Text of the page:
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Most pharmaceuticals must either be ingested or injected into the body to do their work. Either way, it takes some time for them to reach their intended targets, and they also tend to spread out to other areas of the body. Now, researchers at MIT and elsewhere have developed a system to deliver medical treatments that can be released at precise times, minimally-invasively, and that ultimately could also deliver those drugs to specifically targeted areas such as a specific group of neurons in the brain.
The new approach is based on the use of tiny magnetic particles enclosed within a tiny hollow bubble of lipids (fatty molecules) filled with water, known as a liposome. The drug of choice is encapsulated within these bubbles, and can be released by applying a magnetic field to heat up the particles, allowing the drug to escape from the liposome and into the surrounding tissue.
Findings - Today - Nature - Nanotechnology - Paper
The findings are reported today in the journal Nature Nanotechnology in a paper by MIT postdoc Siyuan Rao, Associate Professor Polina Anikeeva, and 14 others at MIT, Stanford University, Harvard University, and the Swiss Federal Institute of Technology in Zurich.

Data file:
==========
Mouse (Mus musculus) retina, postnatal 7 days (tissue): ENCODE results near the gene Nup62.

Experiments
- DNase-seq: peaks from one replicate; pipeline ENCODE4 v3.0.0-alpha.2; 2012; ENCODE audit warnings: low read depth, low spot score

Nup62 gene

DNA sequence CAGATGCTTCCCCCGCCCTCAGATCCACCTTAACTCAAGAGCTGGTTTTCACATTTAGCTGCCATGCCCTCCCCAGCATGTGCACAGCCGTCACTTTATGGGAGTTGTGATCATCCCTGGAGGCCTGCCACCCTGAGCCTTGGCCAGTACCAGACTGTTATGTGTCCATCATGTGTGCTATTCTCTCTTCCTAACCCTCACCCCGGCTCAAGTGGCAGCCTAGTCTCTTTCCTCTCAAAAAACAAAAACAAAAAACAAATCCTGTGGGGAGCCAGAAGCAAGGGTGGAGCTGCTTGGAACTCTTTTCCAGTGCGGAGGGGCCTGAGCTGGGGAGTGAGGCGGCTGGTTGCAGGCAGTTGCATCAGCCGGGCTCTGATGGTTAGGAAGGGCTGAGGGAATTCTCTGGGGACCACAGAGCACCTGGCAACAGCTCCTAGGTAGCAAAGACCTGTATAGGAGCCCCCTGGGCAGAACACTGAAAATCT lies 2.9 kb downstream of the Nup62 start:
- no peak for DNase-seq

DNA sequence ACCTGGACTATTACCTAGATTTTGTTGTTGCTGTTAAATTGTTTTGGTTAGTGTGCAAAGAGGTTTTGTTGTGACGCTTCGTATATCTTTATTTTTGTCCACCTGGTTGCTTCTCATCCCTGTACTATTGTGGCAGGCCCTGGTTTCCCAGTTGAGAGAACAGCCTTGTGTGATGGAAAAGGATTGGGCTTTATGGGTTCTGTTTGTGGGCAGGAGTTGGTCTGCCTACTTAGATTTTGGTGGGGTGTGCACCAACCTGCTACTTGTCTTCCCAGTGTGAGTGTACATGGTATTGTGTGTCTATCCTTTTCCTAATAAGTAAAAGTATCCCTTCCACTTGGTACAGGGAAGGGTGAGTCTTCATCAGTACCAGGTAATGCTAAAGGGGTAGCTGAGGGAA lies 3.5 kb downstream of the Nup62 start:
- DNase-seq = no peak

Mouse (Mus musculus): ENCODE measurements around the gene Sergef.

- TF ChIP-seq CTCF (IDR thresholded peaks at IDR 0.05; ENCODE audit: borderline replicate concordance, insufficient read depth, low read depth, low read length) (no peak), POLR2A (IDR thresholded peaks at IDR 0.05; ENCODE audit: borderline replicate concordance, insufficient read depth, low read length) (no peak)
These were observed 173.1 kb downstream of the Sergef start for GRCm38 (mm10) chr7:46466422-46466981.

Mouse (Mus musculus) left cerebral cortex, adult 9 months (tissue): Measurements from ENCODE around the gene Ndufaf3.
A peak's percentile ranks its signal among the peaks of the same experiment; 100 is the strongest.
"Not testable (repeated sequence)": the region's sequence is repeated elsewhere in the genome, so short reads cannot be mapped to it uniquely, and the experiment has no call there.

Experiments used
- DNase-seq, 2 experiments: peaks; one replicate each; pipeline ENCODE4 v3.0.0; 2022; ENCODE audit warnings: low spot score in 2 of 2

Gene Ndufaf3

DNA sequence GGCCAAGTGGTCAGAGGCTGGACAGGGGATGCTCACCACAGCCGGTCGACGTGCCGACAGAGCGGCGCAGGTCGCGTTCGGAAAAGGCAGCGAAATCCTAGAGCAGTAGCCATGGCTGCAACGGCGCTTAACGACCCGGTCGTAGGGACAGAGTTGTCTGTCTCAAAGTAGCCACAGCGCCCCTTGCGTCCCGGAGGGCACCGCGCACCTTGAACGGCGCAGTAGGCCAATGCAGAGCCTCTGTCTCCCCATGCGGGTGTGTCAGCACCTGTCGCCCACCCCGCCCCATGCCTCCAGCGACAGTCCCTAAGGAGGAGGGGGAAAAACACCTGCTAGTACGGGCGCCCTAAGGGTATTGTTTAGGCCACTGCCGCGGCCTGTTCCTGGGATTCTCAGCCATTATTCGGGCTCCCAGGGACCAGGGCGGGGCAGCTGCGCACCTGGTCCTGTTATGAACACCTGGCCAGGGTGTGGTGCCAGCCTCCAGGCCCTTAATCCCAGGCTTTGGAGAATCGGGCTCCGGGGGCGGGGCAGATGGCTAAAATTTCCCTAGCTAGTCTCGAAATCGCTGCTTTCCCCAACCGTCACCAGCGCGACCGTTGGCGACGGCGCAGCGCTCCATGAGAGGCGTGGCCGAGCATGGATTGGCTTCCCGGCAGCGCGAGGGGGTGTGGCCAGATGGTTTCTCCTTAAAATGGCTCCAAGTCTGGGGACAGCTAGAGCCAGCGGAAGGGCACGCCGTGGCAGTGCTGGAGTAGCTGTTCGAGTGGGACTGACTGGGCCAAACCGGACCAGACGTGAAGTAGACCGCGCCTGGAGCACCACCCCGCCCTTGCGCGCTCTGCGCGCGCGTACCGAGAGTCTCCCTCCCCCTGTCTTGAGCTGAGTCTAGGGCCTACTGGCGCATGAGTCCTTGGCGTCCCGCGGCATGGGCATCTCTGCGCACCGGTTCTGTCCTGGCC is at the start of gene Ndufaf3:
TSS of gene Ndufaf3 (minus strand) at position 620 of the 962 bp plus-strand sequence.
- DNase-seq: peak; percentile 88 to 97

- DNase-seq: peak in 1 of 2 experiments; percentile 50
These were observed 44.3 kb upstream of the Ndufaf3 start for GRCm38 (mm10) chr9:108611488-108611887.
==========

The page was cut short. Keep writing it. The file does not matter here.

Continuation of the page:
"We wanted a system that could deliver a drug with temporal precision, and could eventually target a particular location," Anikeeva explains. "And if we don't want it to be invasive, we need to find a non-invasive way to trigger the release."
Fields - Body—as - Images - Resonance - Imaging
Magnetic fields, which can easily penetrate through the body—as demonstrated by detailed internal images produced by magnetic resonance imaging, or MRI—were a natural choice. The hard part was finding materials that could be triggered to heat up by using a very weak magnetic field (about one-hundredth the strength of that used for MRI), in order to prevent damage to the drug or surrounding tissues, Rao says.
Rao came up with the idea of taking...
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